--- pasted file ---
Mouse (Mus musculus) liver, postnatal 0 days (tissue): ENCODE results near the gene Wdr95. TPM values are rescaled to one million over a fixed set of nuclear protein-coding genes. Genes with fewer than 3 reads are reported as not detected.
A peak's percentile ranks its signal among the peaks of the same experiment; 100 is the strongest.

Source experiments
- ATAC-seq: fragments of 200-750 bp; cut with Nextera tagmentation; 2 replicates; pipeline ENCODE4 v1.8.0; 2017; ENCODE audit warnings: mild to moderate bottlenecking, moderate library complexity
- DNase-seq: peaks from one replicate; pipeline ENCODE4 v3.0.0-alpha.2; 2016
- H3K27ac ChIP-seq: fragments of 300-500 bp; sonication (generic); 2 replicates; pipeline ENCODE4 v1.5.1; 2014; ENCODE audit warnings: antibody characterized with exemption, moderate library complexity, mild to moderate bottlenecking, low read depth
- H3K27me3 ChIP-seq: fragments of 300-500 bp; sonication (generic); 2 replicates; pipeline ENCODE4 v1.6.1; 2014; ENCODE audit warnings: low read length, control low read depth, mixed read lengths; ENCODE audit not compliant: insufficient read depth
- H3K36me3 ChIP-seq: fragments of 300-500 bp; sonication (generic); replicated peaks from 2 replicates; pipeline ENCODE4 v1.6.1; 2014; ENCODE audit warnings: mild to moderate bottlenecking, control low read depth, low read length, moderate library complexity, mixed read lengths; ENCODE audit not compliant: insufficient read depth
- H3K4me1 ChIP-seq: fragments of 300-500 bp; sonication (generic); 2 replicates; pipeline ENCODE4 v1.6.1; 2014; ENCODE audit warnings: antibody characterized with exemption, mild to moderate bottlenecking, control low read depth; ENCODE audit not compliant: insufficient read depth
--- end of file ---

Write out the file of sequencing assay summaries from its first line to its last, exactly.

Mouse (Mus musculus) liver, postnatal 0 days (tissue): ENCODE results near the gene Wdr95. TPM values are rescaled to one million over a fixed set of nuclear protein-coding genes. Genes with fewer than 3 reads are reported as not detected.
A peak's percentile ranks its signal among the peaks of the same experiment; 100 is the strongest.

Source experiments
- ATAC-seq: fragments of 200-750 bp; cut with Nextera tagmentation; 2 replicates; pipeline ENCODE4 v1.8.0; 2017; ENCODE audit warnings: mild to moderate bottlenecking, moderate library complexity
- DNase-seq: peaks from one replicate; pipeline ENCODE4 v3.0.0-alpha.2; 2016
- H3K27ac ChIP-seq: fragments of 300-500 bp; sonication (generic); 2 replicates; pipeline ENCODE4 v1.5.1; 2014; ENCODE audit warnings: antibody characterized with exemption, moderate library complexity, mild to moderate bottlenecking, low read depth
- H3K27me3 ChIP-seq: fragments of 300-500 bp; sonication (generic); 2 replicates; pipeline ENCODE4 v1.6.1; 2014; ENCODE audit warnings: low read length, control low read depth, mixed read lengths; ENCODE audit not compliant: insufficient read depth
- H3K36me3 ChIP-seq: fragments of 300-500 bp; sonication (generic); replicated peaks from 2 replicates; pipeline ENCODE4 v1.6.1; 2014; ENCODE audit warnings: mild to moderate bottlenecking, control low read depth, low read length, moderate library complexity, mixed read lengths; ENCODE audit not compliant: insufficient read depth
- H3K4me1 ChIP-seq: fragments of 300-500 bp; sonication (generic); 2 replicates; pipeline ENCODE4 v1.6.1; 2014; ENCODE audit warnings: antibody characterized with exemption, mild to moderate bottlenecking, control low read depth; ENCODE audit not compliant: insufficient read depth